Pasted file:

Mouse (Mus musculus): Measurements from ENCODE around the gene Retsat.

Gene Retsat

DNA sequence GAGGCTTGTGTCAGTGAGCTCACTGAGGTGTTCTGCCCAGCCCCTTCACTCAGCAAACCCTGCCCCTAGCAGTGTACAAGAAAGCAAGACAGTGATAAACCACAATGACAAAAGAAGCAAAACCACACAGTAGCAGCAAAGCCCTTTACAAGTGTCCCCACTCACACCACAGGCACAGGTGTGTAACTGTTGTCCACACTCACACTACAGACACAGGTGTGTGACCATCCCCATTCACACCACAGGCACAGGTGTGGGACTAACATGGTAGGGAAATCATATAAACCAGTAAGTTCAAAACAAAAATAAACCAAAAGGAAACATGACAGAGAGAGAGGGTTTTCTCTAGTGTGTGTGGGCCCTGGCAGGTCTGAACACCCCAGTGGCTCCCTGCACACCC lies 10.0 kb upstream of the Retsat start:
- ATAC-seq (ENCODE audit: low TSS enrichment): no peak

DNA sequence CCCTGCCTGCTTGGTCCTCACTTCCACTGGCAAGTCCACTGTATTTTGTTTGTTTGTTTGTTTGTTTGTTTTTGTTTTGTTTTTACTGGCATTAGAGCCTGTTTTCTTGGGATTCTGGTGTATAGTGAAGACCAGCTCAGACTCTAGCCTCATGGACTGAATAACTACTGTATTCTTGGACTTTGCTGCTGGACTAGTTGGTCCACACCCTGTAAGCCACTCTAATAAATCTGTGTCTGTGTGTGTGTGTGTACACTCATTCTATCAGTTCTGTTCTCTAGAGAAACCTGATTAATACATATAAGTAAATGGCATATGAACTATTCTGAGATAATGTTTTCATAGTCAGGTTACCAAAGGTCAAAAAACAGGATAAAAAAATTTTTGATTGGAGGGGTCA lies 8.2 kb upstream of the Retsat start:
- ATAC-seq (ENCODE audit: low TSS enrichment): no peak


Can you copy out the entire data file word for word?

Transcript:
Mouse (Mus musculus): Measurements from ENCODE around the gene Retsat.

Gene Retsat

DNA sequence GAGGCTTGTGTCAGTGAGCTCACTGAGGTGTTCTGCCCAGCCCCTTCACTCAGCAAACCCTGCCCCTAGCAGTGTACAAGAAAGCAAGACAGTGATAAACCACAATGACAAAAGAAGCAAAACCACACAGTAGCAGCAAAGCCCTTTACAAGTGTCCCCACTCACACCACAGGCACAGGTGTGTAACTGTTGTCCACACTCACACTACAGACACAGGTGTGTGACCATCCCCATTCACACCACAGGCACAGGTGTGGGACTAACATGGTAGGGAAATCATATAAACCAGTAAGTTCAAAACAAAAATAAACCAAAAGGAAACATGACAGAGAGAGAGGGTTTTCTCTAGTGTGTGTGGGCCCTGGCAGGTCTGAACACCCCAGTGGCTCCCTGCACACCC lies 10.0 kb upstream of the Retsat start:
- ATAC-seq (ENCODE audit: low TSS enrichment): no peak

DNA sequence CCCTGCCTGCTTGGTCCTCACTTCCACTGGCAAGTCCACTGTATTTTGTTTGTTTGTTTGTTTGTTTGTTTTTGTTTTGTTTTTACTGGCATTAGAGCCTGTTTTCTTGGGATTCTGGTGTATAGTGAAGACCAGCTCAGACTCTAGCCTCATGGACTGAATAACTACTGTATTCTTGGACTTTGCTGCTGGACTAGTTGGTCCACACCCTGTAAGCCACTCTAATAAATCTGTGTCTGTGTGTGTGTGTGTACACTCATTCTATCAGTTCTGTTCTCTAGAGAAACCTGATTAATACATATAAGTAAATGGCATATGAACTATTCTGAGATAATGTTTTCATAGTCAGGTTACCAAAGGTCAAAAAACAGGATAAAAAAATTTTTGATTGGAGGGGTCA lies 8.2 kb upstream of the Retsat start:
- ATAC-seq (ENCODE audit: low TSS enrichment): no peak